Licensed practical nurses (LPNs) are an important part of the healthcare team, supporting doctors and nurses in caring for patients of all ages.
If you’re interested in pursuing a career in nursing, becoming a licensed practical nurse (LPN) is an ideal place to start. The Bureau of Labor Statistics projects employment for LPNs to increase by as much as 9 percent through 2030, adding more than 63,000 new jobs.
You can increase your earning potential as a nurse by advancing your education. Many new nurses start out as an LPN to gain experience before advancing their career with an associate (ASN) or bachelor’s (BSN) degree.
What do LPNs do?
LPNs work closely with registered nurses (RNs) and physicians to provide patients with basic nursing care. Typical duties might include:
Taking patient vital signs and histories
Performing routine assessments, such as checking blood pressure
Inserting IVs or catheters
Listening to patients’ concerns and reporting back to RNs and doctors
Ensuring patients are comfortable
Helping patients bathe or dress
An LPN’s duties can vary slightly depending on the healthcare setting and the state in which they work. For example, some states do not permit LPNs to administer medication or start IV drips. In other states, experienced LPNs are able to supervise and manage less-experienced nurses or nursing aides, according to the BLS.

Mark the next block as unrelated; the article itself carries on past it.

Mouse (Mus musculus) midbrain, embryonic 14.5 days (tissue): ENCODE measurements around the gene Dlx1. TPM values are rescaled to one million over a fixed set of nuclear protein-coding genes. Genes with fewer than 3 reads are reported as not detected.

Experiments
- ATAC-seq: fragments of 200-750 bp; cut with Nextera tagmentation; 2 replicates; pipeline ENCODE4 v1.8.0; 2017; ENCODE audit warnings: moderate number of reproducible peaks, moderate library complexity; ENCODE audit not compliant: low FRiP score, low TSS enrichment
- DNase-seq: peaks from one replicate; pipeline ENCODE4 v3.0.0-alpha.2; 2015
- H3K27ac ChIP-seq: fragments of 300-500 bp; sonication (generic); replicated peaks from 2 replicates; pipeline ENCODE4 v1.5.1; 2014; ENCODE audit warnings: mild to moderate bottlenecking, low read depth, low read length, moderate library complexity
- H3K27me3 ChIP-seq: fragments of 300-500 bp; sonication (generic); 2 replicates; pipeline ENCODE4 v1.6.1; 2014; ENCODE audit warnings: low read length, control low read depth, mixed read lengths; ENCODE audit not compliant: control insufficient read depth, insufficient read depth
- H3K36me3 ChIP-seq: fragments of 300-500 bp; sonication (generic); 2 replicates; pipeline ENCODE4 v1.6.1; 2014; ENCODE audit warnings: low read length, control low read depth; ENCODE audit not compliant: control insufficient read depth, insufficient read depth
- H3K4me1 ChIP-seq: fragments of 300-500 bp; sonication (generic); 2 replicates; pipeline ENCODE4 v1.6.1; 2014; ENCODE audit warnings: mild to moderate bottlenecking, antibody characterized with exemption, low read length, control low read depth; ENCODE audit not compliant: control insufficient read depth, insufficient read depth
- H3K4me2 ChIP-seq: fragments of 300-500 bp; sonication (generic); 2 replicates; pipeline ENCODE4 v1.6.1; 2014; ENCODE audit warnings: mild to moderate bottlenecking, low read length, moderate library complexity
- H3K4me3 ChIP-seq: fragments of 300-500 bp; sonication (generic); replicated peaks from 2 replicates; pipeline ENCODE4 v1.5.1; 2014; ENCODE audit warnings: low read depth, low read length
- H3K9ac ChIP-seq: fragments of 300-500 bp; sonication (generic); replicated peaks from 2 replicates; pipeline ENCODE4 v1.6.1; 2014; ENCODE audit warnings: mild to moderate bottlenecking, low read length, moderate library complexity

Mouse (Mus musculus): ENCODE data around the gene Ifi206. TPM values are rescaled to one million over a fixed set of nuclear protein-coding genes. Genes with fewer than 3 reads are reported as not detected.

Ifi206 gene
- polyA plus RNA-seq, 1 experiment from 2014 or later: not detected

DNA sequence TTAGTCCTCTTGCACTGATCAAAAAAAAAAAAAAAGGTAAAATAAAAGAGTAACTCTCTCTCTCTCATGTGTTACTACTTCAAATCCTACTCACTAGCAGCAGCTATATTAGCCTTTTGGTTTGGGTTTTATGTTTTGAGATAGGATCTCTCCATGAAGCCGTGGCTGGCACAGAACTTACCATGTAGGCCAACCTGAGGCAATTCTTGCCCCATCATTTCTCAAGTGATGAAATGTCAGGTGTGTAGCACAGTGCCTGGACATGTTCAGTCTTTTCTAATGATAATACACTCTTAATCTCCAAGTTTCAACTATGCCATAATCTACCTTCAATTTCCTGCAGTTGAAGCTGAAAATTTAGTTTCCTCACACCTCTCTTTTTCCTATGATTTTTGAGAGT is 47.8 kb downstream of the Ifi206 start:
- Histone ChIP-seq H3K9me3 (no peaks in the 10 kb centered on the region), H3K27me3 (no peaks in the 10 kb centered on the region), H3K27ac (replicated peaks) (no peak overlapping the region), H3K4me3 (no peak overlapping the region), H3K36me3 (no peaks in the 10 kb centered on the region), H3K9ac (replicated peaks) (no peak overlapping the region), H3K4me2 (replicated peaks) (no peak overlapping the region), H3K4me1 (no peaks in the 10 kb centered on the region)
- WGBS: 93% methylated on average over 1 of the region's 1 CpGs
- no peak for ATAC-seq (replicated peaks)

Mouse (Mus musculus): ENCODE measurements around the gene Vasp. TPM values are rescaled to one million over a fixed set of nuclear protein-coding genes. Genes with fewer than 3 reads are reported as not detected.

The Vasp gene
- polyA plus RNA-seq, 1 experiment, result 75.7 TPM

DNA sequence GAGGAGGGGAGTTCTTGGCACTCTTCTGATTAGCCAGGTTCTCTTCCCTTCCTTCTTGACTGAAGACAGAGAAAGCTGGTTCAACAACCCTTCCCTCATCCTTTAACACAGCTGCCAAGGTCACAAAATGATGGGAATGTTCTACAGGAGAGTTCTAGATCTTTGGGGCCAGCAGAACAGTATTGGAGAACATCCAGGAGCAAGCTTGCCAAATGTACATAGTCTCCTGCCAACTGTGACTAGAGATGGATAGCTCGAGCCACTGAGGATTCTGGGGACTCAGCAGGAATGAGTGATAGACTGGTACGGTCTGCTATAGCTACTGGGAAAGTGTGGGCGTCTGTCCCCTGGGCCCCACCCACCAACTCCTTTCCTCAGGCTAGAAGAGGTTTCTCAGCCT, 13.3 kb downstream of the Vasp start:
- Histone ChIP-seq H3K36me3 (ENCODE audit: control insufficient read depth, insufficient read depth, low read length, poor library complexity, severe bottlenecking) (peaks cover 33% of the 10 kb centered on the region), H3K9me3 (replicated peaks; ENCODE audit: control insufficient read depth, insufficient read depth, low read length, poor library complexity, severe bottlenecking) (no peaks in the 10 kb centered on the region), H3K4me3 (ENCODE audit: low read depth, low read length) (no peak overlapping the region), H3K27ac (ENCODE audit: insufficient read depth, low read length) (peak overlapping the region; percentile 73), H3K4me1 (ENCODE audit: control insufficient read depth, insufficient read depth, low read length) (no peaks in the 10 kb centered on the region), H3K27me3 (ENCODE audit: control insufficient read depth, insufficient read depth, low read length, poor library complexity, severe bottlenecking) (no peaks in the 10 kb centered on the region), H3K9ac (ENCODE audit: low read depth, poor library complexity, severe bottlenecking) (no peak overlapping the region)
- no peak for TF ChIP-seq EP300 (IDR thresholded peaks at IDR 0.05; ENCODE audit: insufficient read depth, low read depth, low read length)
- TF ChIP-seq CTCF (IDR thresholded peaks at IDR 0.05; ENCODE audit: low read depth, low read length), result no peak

LPNs can also work in a wide variety of healthcare settings, including hospitals, doctor's offices and urgent care clinics. Due to an aging population, there is a growing need for LPNs in long-term care, such as rehabilitation centers, residential treatment centers and hospice. Most LPNs work in nursing and residential care facilities.
You might find some schools that offer a 6 month or 9-month path to a PN diploma. Be mindful that accelerated programs aren’t for everyone, and such a fast track can be overwhelming. Look for a program that will guide you and support you in reaching your goals.
After you graduate with your diploma, you will be eligible to sit for the National Council Licensing Examination for Practical Nurses exam (NCLEX-PN). Once you pass this exam, you are ready to start practicing as an LPN!
What are the opportunities for advancement?
With additional education and licensing, LPNs can become registered nurses. RNs are in increasingly high demand as healthcare organizations strive to accommodate a growing patient population and replace nurses who are retiring. Compare RN vs. LPN and discover the primary differences between the two jobs.
* Bureau of Labor Statistics (BLS), U.S. Department of Labor, Occupational Outlook Handbook 2020. BLS estimates do not represent entry-level wages and/or salaries. Multiple factors, including prior experience, age, geography market in which you want to work and degree field, will affect career outcomes and earnings. Herzing neither represents that its graduates will earn the average salaries calculated by BLS for a particular job nor guarantees that graduation from its program will result in a job, promotion, salary increase or other career growth.